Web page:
Influenza epidemics are accompanied by a considerable increase in hospitalization due to acute lower respiratory infection and exacerbation of underlying medical conditions. We estimated the effectiveness of the influenza vaccine at preventing hospitalization due to acute lower respiratory infection and new onset or acute exacerbation of chronic cardiopulmonary disease.
During the peak influenza period in 2010-2011, we performed a multicenter, case-control, retrospective cohort study of patients who were hospitalized due to newly developed pneumonia, bronchitis, and bronchiolitis, or new onset or acute exacerbation of asthma, COPD, ischemic heart disease, and CHF. Controls were selected from outpatients who visited study hospitals but who were not hospitalized during the same study period. Controls were matched 1:1 to cases based on age, gender, and date of hospital visit. Univariate and multivariate logistic regression analyses were used to determine the effectiveness of the influenza vaccine at decreasing hospitalization.
Between December 2010 and February 2011, 556 hospitalized subjects were identified. Age, gender, and body mass index (BMI) were similar between case and control groups. The influenza vaccination rate of the hospitalized and non-hospitalized patients was 42.4% and 52.2%, respectively (p<0.001). The overall vaccine effectiveness for preventing hospitalization was 32.5% (odds ratio 0.675, 95% confidence interval [CI] 0.486-0.937; p=0.019). Multivariate logistic analysis showed that influenza vaccination significantly reduced the risk of hospitalization, especially due to new onset or acute exacerbation of ischemic heart disease and CHF in patients aged 65 years and older (OR 0.274, 95% CI 0.114-0.658, p=0.004). The estimated vaccine effectiveness in these patients was 72.6%.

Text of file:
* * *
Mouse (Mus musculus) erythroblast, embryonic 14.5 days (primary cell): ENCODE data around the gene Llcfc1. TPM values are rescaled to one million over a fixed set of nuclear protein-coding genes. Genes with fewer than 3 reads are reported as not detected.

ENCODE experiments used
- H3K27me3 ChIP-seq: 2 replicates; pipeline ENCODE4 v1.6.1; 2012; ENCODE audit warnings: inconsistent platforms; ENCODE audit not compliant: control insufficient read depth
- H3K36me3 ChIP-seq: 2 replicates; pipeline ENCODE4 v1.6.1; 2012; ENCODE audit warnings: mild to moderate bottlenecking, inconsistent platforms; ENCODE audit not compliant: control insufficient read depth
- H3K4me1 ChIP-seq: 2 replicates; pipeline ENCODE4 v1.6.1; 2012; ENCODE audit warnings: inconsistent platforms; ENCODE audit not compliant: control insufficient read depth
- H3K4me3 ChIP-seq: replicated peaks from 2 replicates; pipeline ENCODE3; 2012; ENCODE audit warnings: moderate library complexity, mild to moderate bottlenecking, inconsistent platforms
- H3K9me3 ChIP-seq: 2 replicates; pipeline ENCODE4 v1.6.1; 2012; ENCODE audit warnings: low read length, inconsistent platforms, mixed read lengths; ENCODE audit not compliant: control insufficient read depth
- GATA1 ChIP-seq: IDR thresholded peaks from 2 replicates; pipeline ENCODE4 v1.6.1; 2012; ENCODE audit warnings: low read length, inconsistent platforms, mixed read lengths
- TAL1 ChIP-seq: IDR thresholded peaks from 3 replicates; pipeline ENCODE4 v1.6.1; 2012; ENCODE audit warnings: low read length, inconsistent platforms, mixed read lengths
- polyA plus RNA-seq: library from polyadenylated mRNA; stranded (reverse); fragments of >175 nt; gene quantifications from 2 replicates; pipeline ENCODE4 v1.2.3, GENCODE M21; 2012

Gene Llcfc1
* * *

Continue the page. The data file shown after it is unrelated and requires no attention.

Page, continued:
Influenza vaccination reduced the rate of hospitalization among patients with underlying chronic heart disease, particularly those patients 65 years old and greater.